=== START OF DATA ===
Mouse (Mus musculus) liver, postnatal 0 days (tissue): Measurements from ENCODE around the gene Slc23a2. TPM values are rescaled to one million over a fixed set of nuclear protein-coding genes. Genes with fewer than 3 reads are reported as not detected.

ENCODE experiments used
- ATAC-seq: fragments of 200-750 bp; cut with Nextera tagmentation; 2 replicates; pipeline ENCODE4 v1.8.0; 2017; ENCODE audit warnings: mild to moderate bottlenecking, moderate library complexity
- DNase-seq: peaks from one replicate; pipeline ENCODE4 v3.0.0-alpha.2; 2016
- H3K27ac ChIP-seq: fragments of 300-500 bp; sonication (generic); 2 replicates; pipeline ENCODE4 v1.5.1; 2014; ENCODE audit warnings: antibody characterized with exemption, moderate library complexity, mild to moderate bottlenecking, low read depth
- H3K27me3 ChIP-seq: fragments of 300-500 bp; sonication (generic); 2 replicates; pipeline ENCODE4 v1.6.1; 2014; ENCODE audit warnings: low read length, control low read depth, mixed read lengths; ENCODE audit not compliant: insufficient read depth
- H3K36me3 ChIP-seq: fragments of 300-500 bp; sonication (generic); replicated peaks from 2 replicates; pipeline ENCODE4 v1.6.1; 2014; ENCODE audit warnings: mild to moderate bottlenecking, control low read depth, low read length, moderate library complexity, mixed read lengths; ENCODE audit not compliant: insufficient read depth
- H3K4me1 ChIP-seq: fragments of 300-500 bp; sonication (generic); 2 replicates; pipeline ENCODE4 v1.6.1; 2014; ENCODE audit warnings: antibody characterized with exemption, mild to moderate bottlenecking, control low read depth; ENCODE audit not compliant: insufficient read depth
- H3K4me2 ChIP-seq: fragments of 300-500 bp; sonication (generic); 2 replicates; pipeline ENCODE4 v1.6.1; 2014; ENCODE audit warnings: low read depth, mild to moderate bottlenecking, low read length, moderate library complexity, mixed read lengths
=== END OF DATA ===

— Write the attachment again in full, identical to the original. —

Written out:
Mouse (Mus musculus) liver, postnatal 0 days (tissue): Measurements from ENCODE around the gene Slc23a2. TPM values are rescaled to one million over a fixed set of nuclear protein-coding genes. Genes with fewer than 3 reads are reported as not detected.

ENCODE experiments used
- ATAC-seq: fragments of 200-750 bp; cut with Nextera tagmentation; 2 replicates; pipeline ENCODE4 v1.8.0; 2017; ENCODE audit warnings: mild to moderate bottlenecking, moderate library complexity
- DNase-seq: peaks from one replicate; pipeline ENCODE4 v3.0.0-alpha.2; 2016
- H3K27ac ChIP-seq: fragments of 300-500 bp; sonication (generic); 2 replicates; pipeline ENCODE4 v1.5.1; 2014; ENCODE audit warnings: antibody characterized with exemption, moderate library complexity, mild to moderate bottlenecking, low read depth
- H3K27me3 ChIP-seq: fragments of 300-500 bp; sonication (generic); 2 replicates; pipeline ENCODE4 v1.6.1; 2014; ENCODE audit warnings: low read length, control low read depth, mixed read lengths; ENCODE audit not compliant: insufficient read depth
- H3K36me3 ChIP-seq: fragments of 300-500 bp; sonication (generic); replicated peaks from 2 replicates; pipeline ENCODE4 v1.6.1; 2014; ENCODE audit warnings: mild to moderate bottlenecking, control low read depth, low read length, moderate library complexity, mixed read lengths; ENCODE audit not compliant: insufficient read depth
- H3K4me1 ChIP-seq: fragments of 300-500 bp; sonication (generic); 2 replicates; pipeline ENCODE4 v1.6.1; 2014; ENCODE audit warnings: antibody characterized with exemption, mild to moderate bottlenecking, control low read depth; ENCODE audit not compliant: insufficient read depth
- H3K4me2 ChIP-seq: fragments of 300-500 bp; sonication (generic); 2 replicates; pipeline ENCODE4 v1.6.1; 2014; ENCODE audit warnings: low read depth, mild to moderate bottlenecking, low read length, moderate library complexity, mixed read lengths